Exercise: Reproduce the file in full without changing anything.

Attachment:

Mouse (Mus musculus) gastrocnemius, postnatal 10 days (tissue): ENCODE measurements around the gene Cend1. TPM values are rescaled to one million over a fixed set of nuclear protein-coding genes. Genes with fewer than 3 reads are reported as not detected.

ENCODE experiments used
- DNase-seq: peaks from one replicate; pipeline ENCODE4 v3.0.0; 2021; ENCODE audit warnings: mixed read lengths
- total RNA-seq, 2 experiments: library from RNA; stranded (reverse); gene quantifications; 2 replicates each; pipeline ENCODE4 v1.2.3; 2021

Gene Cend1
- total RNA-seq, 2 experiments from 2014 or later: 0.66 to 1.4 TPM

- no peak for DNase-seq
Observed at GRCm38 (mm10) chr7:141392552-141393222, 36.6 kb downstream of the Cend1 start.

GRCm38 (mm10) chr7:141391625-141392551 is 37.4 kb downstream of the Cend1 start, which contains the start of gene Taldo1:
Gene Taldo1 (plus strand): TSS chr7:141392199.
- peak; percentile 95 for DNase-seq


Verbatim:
Mouse (Mus musculus) gastrocnemius, postnatal 10 days (tissue): ENCODE measurements around the gene Cend1. TPM values are rescaled to one million over a fixed set of nuclear protein-coding genes. Genes with fewer than 3 reads are reported as not detected.

ENCODE experiments used
- DNase-seq: peaks from one replicate; pipeline ENCODE4 v3.0.0; 2021; ENCODE audit warnings: mixed read lengths
- total RNA-seq, 2 experiments: library from RNA; stranded (reverse); gene quantifications; 2 replicates each; pipeline ENCODE4 v1.2.3; 2021

Gene Cend1
- total RNA-seq, 2 experiments from 2014 or later: 0.66 to 1.4 TPM

- no peak for DNase-seq
Observed at GRCm38 (mm10) chr7:141392552-141393222, 36.6 kb downstream of the Cend1 start.

GRCm38 (mm10) chr7:141391625-141392551 is 37.4 kb downstream of the Cend1 start, which contains the start of gene Taldo1:
Gene Taldo1 (plus strand): TSS chr7:141392199.
- peak; percentile 95 for DNase-seq